hind paw thickness until day 48 (2.29 ± 0.43 mm), after which hind paw thickness stabilized. The hind paw thickness of mice treated with 7 mg/kg gallium nitrate progressively increased until day 42 (2.27 ± 0.50 mm) but exhibited a progressive decrease after day 42 (Fig. 1B). Mice treated with dexamethasone showed a signiﬁcant decrease in both clinical score and hind paw thickness compared to the vehicle group. However, dexamethasone-treated mice were less effective than both of the gallium nitrate-treated groups in terms of clinical score and hind paw thickness. Therefore, the dexamethasone treatment group was excluded from the subsequent
experiment. The results suggest that the treatment of CIA mice with gallium nitrate resulted in a signiﬁcant dose-dependent amelioration of the clinical arthritis score and the thickness of the hind paw compared to the vehicle (p b 0.05). 3.2. Effect of gallium nitrate on histopathology of CIA mice To evaluate the histological changes in the ankle joints, mice were sacriﬁced at the end of the experiments (day 70), and joints were ﬁxed with formalin, decalciﬁed, and stained with H&E (Fig. 1C). Ankle
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joints of the vehicle-treated mice showed marked inﬁltration of inﬂammatory cells, narrowing joint space, synovial hyperplasia, and destruction of bone and cartilage (Fig. 1C, microphotograph a). However, the joints of mice treated with 3.5 mg/kg gallium nitrate showed less inﬂammatory cell inﬁltration, well-preserved joint spaces and minimal synovial hyperplasia (Fig. 1C, microphotograph b). The joints of mice treated with 7 mg/kg gallium nitrate were nearly histologically normal (Fig. 1C, microphotograph c). Therefore, gallium nitrate-treated mice exhibited ameliorated clinical symptoms of CIA, and the histological changes to the joints were prevented from progressing further. 3.3. Characterization of the cell populations in gallium nitrate-treated CIA mice To determine whether there was any change in the T cell population in gallium nitrate-treated CIA mice, we analyzed the T cell population in the spleens of mice treated with 3.5 mg/kg and 7 mg/kg gallium nitrate and the vehicle group by ﬂow cytometry. Splenocytes were harvested two different times, early (gallium nitrate treatment for seven days, PI 43 days) and late (gallium nitrate treatment for 14 days, PI 50 days)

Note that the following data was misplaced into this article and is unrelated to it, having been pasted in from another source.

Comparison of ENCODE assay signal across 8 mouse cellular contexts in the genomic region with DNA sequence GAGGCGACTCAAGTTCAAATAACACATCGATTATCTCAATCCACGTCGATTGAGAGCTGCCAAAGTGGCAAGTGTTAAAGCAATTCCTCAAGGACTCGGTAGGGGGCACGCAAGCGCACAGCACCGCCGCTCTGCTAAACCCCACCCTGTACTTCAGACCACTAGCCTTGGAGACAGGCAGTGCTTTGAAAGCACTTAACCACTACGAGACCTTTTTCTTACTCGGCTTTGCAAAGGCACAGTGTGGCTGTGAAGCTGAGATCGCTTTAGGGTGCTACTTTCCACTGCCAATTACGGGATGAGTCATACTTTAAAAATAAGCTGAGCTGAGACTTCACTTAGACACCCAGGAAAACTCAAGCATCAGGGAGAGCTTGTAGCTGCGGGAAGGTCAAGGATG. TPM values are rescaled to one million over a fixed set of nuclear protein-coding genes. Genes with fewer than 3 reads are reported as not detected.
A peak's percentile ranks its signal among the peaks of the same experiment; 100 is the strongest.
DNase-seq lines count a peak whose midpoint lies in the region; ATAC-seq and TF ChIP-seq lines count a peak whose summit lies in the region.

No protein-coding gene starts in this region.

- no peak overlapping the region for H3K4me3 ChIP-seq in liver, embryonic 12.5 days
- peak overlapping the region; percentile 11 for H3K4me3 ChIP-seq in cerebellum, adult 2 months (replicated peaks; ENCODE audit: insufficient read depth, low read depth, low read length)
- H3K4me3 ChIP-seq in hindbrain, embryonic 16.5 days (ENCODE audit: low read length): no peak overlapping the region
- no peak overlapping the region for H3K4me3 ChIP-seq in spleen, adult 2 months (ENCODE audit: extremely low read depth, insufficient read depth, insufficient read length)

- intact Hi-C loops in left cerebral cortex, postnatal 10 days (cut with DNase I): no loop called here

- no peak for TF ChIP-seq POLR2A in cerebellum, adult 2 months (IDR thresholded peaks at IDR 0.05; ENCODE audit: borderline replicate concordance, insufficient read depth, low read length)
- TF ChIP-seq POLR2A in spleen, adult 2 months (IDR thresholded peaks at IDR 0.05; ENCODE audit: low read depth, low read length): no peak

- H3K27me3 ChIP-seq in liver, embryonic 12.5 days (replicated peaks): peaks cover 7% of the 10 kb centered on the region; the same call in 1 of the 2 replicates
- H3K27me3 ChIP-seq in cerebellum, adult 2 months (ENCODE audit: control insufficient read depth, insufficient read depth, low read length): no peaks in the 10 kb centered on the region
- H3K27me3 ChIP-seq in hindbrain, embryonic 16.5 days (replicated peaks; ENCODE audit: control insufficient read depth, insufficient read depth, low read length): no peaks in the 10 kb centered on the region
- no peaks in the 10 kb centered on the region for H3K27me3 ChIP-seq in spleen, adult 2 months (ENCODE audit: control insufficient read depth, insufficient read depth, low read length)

time points. CD4+ T cells were markedly reduced by gallium nitrate treatment for 7 days and 14 days (Fig. 2). Based on these results, we concluded that type II collagen-speciﬁc CD4+ T cells were reduced by gallium nitrate treatment. 3.4. Gallium nitrate treatment inhibits the collagen type II-speciﬁc humoral immune response To test whether gallium nitrate reduces the production of autoantibody, sera were collected at days 36, 43, 50 and 56. Type II collagen (CII)-speciﬁc antibodies were detected by isotype-speciﬁc ELISA (Fig. 2C). Serum concentrations of IgG1 and IgG2b anti-CII antibodies were slightly decreased by disease progression, but the concentration of IgG2a was stable in untreated CIA mice. Gallium nitrate treatments reduced serum levels of anti-CII IgG2a autoantibody and induced rapid decreases in anti-CII autoantibody serum levels below vehicle levels in a dose-dependent manner (p b 0.05). However, gallium nitrate treatments did not change the CII-speciﬁc IgG2b antibody serum levels. These ﬁndings indicate that gallium nitrate inﬂuences type II collagenspeciﬁc autoantibody production by B cells during CIA.
Fig. 2. Gallium nitrate inhibits the increase of CII-speciﬁc CD4+ T cells in the spleen and collagen type II-speciﬁc autoantibody levels in mice with CIA. Splenic cells were labeled with conjugated Abs speciﬁc for CD3, CD4 and CD8 and analyzed by ﬂow cytometry. (A) For spleen cells, CD3+ cells were gated and CD4+ and CD8+ cells were analyzed. The results shown are from one of three representative experiments. (B) CD4+ T helper cells. (C) Serum levels of CII-speciﬁc autoantibody in CIA mice treated with 3.5 mg/kg and 7 mg/kg gallium nitrate or vehicle. Sera were collected at the indicated dates. The levels of IgG1, IgG2a and IgG2b were measured by ELISA. Data are the mean ± SD. *, p b 0.05 and **, p b 0.01 compared with the vehicle treatment.